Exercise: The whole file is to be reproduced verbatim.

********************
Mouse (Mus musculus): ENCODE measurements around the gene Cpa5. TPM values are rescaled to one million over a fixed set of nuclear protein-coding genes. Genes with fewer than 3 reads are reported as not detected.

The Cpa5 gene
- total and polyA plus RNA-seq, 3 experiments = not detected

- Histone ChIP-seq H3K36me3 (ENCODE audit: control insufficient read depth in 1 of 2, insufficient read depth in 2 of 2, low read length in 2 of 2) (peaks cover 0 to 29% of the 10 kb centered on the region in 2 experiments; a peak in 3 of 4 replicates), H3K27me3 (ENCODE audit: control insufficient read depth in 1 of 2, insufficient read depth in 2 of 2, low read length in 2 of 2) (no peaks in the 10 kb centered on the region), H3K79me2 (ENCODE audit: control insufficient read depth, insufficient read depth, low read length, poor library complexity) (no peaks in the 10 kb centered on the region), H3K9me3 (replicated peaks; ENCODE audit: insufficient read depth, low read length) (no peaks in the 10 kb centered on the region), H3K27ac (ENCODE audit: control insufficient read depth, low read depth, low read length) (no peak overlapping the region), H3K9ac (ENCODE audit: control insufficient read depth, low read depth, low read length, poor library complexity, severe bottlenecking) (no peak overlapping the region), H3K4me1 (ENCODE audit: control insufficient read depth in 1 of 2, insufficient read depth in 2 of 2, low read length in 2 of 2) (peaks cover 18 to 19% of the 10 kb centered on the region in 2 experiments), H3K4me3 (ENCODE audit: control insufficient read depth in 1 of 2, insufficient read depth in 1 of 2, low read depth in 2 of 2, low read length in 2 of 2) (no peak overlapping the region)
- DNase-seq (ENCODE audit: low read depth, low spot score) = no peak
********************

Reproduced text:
Mouse (Mus musculus): ENCODE measurements around the gene Cpa5. TPM values are rescaled to one million over a fixed set of nuclear protein-coding genes. Genes with fewer than 3 reads are reported as not detected.

The Cpa5 gene
- total and polyA plus RNA-seq, 3 experiments = not detected

- Histone ChIP-seq H3K36me3 (ENCODE audit: control insufficient read depth in 1 of 2, insufficient read depth in 2 of 2, low read length in 2 of 2) (peaks cover 0 to 29% of the 10 kb centered on the region in 2 experiments; a peak in 3 of 4 replicates), H3K27me3 (ENCODE audit: control insufficient read depth in 1 of 2, insufficient read depth in 2 of 2, low read length in 2 of 2) (no peaks in the 10 kb centered on the region), H3K79me2 (ENCODE audit: control insufficient read depth, insufficient read depth, low read length, poor library complexity) (no peaks in the 10 kb centered on the region), H3K9me3 (replicated peaks; ENCODE audit: insufficient read depth, low read length) (no peaks in the 10 kb centered on the region), H3K27ac (ENCODE audit: control insufficient read depth, low read depth, low read length) (no peak overlapping the region), H3K9ac (ENCODE audit: control insufficient read depth, low read depth, low read length, poor library complexity, severe bottlenecking) (no peak overlapping the region), H3K4me1 (ENCODE audit: control insufficient read depth in 1 of 2, insufficient read depth in 2 of 2, low read length in 2 of 2) (peaks cover 18 to 19% of the 10 kb centered on the region in 2 experiments), H3K4me3 (ENCODE audit: control insufficient read depth in 1 of 2, insufficient read depth in 1 of 2, low read depth in 2 of 2, low read length in 2 of 2) (no peak overlapping the region)
- DNase-seq (ENCODE audit: low read depth, low spot score) = no peak